In their most recent annual report on the suicide rate of veterans, the Department of Veterans’ Affairs (VA) has announced that the suicide rate is on the decline, at the highest rate since 2001. This decline is seen as a result of efforts made by the VA to tackle the difficult issues of post-traumatic stress disorder (PTSD) and other mental health problems that are common among veterans. However, more work needs to be done for veterans who still struggle with their mental health after returning to civilian life.
The Scourge of Suicide Among Veterans
It has been well-known for decades that veterans have a substantially higher risk of suicide compared to the general population. At its highest, the suicide rate among veterans was measured as being 66.3% higher than the general population, which was found back in 2017. It has since decreased to only being about 55% higher than the general population in the latest report, although it obviously remains a serious problem that many veterans must contend with.
Why Veterans Struggle With Suicide
One of the main reasons that veterans are at much higher risk to commit suicide than the general population is due to mental health issues that, sadly, often go unaddressed. Veterans are much more likely than the general population to suffer from PTSD and major depression, which in turn increases the likelihood of suicide. They also have, in the past, struggled to get access to mental health care, assuming they could be convinced to seek mental health treatment at all.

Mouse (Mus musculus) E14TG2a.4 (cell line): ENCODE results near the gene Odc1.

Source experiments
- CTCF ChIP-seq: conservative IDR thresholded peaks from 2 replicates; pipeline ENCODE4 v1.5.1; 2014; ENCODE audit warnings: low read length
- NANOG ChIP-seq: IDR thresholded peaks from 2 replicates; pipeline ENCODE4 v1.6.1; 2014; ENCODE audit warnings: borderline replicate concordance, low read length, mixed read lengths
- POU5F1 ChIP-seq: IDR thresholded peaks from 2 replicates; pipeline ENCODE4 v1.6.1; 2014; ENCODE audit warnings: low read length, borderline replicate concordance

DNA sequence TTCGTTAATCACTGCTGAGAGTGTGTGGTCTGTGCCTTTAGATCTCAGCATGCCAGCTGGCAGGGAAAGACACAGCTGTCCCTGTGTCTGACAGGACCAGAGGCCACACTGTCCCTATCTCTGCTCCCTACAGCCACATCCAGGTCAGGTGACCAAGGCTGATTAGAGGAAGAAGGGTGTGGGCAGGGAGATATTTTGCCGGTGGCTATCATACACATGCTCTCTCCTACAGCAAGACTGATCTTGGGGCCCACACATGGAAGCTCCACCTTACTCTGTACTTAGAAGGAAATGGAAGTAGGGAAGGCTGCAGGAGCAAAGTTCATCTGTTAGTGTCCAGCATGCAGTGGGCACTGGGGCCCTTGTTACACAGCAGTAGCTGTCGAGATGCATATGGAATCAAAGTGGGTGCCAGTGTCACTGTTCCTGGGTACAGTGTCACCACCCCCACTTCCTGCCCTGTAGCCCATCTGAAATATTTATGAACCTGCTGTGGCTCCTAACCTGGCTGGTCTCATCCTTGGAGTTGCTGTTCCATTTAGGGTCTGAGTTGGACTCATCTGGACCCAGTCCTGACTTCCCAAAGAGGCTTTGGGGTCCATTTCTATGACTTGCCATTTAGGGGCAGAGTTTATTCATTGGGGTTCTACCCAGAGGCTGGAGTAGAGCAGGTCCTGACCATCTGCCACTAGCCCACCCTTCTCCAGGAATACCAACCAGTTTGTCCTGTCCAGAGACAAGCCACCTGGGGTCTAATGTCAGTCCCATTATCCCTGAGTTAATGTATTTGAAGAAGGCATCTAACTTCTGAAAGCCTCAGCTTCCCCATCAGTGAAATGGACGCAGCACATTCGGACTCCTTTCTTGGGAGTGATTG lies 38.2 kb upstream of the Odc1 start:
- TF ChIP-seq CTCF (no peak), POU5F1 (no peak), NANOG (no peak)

How the VA is Helping
For the past few years, the VA has been increasing the tools available to veterans and their healthcare providers to make it easier for them to get treatment for their mental health issues. It has been investing in telehealth services and other means of assisting veterans with disabilities to get counseling without the trouble caused by needing to physically visit a therapist. They have also been investing in community-based organizations to help veterans where they live, in order to prevent suicide and intervene when a veteran seems suicidal. This, combined with other factors, has allowed the suicide rate among veterans to drop about 6% compared to the previous year’s report.
What You Should Do
If you are a veteran struggling with your mental health, you should speak to a therapist. If you have trouble affording therapy, and especially if you are a veteran with a physical or psychological disability, you may be able to obtain treatment for your mental health issues through the VA. However, the only way to know for sure is to speak to a lawyer with knowledge of veterans’ disability law, who can help you determine what benefits you might be entitled to.
The attorneys of Sullivan & Kehoe place a special focus on assisting disabled veterans. Our veterans’ disability lawyers are still available for remote consultation on your legal issues. Call our office at (800) 395-7830 to schedule a consultation in our New York City, Garden City, Kings Park, Riverhead, or White Plains office, or visit our contact page.